Culture media in microbiology is sterilized throughout the fermentation process for a variety of reasons. The substrate or product of the biological reaction will be lost if not sterilized, resulting in a reduction in production capacity; the bacteria also produce metabolites, making product extraction more difficult, resulting in lower yields and lower product quality; and the PH of the reaction solution can be altered by the bacteria's proliferation, resulting in abnormal reactions; some bacteria breakdown the product, causing the manufacturing to fail; phage infection causes the producing bacterium's cells to be lysed, causing the production to fail. The following are some of the most common sterilizing procedures.
Principle: The medication interacts with microbial cell components to denature enzymes and inactivate proteins. Application: sterilization of utensils, hands, and the surroundings of labs and sterile rooms, but not for culture media of microbiology.
Radiation sterilization is based on the use of high-energy electromagnetic radiation and the photochemical reaction of the bacterium's nucleic acid, which results in the bacterium's death. UV, X-rays, and -rays are commonly employed. It is used to disinfect indoor air as well as vessel surfaces.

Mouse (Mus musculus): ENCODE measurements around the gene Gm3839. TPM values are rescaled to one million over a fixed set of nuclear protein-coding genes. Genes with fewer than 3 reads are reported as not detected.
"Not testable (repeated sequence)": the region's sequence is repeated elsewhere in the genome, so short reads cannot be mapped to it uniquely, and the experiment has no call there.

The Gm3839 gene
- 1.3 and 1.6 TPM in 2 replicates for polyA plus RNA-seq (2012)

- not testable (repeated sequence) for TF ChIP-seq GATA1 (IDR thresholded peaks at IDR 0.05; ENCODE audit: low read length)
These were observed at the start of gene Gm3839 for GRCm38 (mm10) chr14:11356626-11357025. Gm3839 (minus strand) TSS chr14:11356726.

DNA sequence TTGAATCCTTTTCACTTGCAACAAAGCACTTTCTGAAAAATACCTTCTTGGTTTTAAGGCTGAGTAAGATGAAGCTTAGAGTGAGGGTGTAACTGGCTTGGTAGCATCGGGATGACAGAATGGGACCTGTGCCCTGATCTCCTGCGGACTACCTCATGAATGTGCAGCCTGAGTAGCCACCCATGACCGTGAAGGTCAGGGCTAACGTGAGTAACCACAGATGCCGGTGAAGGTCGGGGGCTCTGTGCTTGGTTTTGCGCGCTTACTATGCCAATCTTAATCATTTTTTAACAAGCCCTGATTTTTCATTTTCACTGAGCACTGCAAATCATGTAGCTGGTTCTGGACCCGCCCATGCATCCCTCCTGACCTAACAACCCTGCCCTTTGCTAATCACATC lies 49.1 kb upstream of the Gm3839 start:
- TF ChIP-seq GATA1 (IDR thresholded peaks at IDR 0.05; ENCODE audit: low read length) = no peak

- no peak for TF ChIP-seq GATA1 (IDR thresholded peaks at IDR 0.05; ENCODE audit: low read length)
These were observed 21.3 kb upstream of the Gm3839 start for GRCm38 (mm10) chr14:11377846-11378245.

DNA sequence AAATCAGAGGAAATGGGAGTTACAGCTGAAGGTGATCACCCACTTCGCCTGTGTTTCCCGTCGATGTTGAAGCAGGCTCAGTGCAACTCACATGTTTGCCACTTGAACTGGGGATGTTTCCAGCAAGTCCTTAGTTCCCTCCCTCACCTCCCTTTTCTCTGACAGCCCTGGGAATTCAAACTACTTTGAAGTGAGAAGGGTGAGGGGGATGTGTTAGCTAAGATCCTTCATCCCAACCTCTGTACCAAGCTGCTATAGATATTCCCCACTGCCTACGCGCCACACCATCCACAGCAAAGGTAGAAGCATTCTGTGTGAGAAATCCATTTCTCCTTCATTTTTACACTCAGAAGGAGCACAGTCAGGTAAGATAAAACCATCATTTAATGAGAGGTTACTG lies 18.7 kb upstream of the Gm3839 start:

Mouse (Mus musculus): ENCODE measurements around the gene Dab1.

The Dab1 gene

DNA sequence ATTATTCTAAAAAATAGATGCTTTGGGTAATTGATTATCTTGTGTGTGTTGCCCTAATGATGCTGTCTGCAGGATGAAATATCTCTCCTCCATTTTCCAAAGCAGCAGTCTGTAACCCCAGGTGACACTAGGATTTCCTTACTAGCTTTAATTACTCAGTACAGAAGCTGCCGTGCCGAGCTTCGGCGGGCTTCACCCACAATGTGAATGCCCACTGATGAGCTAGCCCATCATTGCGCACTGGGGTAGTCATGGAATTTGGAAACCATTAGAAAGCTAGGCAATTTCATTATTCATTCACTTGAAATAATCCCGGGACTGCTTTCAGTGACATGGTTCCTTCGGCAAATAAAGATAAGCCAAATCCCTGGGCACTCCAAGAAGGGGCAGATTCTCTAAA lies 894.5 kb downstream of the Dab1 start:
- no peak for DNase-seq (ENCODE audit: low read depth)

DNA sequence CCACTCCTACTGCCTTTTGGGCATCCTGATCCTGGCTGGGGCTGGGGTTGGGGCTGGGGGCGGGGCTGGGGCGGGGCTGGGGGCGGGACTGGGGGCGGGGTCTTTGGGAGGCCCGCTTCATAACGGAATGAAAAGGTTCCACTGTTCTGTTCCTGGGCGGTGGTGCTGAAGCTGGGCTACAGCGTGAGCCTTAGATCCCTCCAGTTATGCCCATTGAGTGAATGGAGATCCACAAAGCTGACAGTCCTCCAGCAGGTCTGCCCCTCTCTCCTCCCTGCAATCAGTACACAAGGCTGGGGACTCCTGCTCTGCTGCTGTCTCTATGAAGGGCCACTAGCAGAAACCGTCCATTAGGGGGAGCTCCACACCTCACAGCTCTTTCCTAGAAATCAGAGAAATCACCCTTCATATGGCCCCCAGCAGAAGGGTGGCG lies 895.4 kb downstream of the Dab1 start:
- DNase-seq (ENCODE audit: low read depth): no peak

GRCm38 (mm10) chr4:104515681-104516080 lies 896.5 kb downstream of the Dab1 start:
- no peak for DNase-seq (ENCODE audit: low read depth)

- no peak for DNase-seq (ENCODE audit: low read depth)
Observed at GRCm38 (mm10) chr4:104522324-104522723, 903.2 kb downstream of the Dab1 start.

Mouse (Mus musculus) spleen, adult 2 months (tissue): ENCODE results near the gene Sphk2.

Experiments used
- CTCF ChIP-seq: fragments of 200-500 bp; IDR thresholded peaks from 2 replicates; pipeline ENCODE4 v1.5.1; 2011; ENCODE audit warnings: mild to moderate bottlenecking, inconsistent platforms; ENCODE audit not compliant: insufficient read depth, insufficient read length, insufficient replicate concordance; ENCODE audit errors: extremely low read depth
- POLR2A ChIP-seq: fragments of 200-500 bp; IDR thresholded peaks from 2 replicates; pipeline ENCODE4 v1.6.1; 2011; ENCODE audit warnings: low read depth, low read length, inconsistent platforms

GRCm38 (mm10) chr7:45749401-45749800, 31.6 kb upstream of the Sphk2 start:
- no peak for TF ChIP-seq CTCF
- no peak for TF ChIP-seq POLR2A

The principle of sterilization is to destroy germs through oxidation, protein denaturation, and electrolyte concentration at high temperatures. 140-180°C for 1-2 hours is commonly used for cautery and electric heating. Sterilize glass and metal utensils as well as sand tubes.
Direct steam sterilization is the principle of microbiology culture media sterilization. When steam condenses, it releases a large amount of latent heat, and steam has a strong penetrating force, destroying the chemical bonds of the bacterium's proteins and nucleic acids, inactivating enzymes, and killing microorganisms due to metabolic disorders. Atmospheric pressure sterilization with boiling water: 100°C. Alternatively, saturated steam sterilization can be done at 121°C for 30 minutes. Sterilization of culture medium and fermentation equipment is possible.
Microorganisms cannot flow through the filter membrane, which is the principle of sterilization. For the removal of microorganisms from compressed air, enzyme solutions, and other heat-resistant chemical solutions, 0.01 to 0.45 mm pore size membranes are used. In industrial production, sterilization of culture media of microbiology, pipelines, and equipment is often accomplished by heating steam to a certain temperature and maintaining it there for a length of time, a process known as moist heat sterilization. The advantages of moist heat sterilization are its ease of use, non-polluting nature, and the ability to condense the condensate directly in the culture media or drain it through a conduit.
The majority of culture media in microbiology are sterilized using moist heat. The "heat-death time", which is the time necessary to kill a given proportion of the original germs at a specific temperature, is the most often used metric of heat sterilization. The type, nature, and concentration of the microorganism, as well as the nature and concentration of the medium, all impact the temperature and time of heat sterilization.